Receipt Checking DenialPosted: March 13, 2011
It seems that there is a new leisure activity called ‘receipt checker denial.’ What these people do is pay for a purchase inside a store and then deny the minimum wage flunky who has to work at the door the ‘right’ to check their receipt. Proponents of this activity state that they are standing up for their rights, citing state laws in the places where they do this as stating that it is illegal for a person to be compelled to provide ‘proof of ownership’ once a purchase has been made. If you read the story above, it also sounds like it consists of giving the employee who works at the door of th rather e local Wal-Mart a hard time than just reaching into their pocket, pulling out a slip of paper and showing it to the worker.
I buy groceries at Costco. Every time I walk out of the store, someone standing at the door looks at my receipt, then looks in my cart and compares what is on the receipt to what is in the cart, then swipes the receipt with a pen and says, “Have a nice day,” or something similar. “Receipt deniers” would seemingly prefer to spend more time denying the employee a look at their receipt rather than a few seconds to just show and go. The receipt deniers cite state law and individual rights. I’ll admit I don’t enjoy having my receipt checked, but I don’t hate it either… but trying to school the Wal-Mart employee on a certain interpretation of a state law regarding whether or not you will just show them a bit of paper that says, “paid” on it seems unproductive. I suspect (correct me if I am wrong here) that some “receipt check deniers” are taking their frustrations out on the low wage employees.
If there is a law on the books in most states that states that you cannot be ‘compelled’ to prove ownership after purchase, the creators of that law probably had a very different scenario in mind when they created it. If I were to be asked to ‘prove ownership’ of my pants before I left a store, or ‘prove ownership’ of my car as I tried to drive it or ‘prove ownership’ of my home while I am in it, such demands would (naturally) become quite onerous and could even result in unprincipled individuals and organizations enriching themselves by challenging other people’s ownership of common items at every turn. If a non-employee is pushing a cart or carrying an item out of a store, I guess I can understand why the store owner would make sure they paid before leaving. I don’t steal things from stores, but I don’t think having someone ask me for a receipt as I leave means that I am being ‘treated like a criminal,’ especially if no one leaving the store is being singled out. If the ‘checker’ were to be profiling whom to ask for receipts on the basis of race or dress, for example, I would feel differently (I would also think such a method would be ineffective since shoplifters would then attempt to simply fit the profile of someone who doesn’t get asked).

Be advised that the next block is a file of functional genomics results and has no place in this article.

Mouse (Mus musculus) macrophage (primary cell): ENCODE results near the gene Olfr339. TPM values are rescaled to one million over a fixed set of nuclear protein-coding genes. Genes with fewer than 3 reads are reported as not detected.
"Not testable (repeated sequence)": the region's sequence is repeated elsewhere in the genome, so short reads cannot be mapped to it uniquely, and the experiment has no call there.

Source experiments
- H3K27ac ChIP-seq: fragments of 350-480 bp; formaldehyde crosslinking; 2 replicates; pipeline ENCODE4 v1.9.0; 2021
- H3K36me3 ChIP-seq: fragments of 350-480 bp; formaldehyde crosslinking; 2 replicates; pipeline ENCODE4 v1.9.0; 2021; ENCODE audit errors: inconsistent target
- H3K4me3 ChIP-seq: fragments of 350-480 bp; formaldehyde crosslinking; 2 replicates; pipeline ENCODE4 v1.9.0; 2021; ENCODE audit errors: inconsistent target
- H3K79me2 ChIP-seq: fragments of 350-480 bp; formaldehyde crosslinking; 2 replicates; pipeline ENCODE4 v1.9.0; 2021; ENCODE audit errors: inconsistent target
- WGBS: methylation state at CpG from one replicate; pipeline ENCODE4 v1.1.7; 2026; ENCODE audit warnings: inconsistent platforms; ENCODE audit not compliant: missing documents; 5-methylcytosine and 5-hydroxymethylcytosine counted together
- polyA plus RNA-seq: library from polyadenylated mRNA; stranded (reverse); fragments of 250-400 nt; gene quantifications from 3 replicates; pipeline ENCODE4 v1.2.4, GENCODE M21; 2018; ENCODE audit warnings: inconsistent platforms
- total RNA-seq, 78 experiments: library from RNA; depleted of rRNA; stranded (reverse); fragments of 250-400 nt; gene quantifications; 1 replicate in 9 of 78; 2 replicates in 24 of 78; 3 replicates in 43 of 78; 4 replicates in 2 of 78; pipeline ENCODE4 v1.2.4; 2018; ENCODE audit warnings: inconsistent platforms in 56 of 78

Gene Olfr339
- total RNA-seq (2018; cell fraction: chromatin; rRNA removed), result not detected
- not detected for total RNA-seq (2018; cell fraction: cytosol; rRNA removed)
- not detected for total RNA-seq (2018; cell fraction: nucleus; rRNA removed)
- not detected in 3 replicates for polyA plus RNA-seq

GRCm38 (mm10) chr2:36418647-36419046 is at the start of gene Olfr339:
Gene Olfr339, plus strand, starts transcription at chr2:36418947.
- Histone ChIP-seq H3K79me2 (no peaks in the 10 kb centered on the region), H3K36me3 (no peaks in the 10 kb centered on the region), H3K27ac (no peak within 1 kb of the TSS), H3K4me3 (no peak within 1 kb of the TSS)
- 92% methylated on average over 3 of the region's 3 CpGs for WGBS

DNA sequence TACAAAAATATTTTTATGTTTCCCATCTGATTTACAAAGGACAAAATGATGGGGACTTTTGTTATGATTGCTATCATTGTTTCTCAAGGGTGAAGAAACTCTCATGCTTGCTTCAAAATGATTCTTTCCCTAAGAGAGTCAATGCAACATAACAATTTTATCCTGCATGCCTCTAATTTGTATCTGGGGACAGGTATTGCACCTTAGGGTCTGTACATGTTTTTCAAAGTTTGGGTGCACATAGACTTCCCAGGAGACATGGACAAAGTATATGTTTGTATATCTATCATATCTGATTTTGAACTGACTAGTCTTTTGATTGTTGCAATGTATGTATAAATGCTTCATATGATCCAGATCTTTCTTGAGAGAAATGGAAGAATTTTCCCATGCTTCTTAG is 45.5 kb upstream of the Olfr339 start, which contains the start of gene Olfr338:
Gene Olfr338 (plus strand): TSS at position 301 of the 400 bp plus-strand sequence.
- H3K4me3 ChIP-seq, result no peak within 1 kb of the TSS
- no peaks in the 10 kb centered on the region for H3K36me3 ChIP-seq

(edited for snark)